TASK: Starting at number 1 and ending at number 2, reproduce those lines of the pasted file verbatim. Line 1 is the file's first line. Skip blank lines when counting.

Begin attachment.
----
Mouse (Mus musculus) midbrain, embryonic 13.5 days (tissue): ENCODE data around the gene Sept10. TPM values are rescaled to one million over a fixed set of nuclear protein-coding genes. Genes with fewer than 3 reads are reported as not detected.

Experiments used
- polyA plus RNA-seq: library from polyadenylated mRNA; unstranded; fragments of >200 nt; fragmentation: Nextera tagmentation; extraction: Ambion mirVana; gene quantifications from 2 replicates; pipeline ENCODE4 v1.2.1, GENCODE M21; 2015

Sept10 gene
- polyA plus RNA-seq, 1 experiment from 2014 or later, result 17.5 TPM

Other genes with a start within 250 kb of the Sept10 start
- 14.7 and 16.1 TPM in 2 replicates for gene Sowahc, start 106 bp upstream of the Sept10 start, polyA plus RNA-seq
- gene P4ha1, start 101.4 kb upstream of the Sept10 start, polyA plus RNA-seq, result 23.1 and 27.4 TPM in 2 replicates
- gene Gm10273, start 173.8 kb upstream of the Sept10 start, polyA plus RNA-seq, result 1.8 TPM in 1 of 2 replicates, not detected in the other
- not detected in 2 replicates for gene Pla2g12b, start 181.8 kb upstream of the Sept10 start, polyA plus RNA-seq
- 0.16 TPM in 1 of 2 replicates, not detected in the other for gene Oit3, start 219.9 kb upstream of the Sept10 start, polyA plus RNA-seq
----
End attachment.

Mouse (Mus musculus) midbrain, embryonic 13.5 days (tissue): ENCODE data around the gene Sept10. TPM values are rescaled to one million over a fixed set of nuclear protein-coding genes. Genes with fewer than 3 reads are reported as not detected.

Experiments used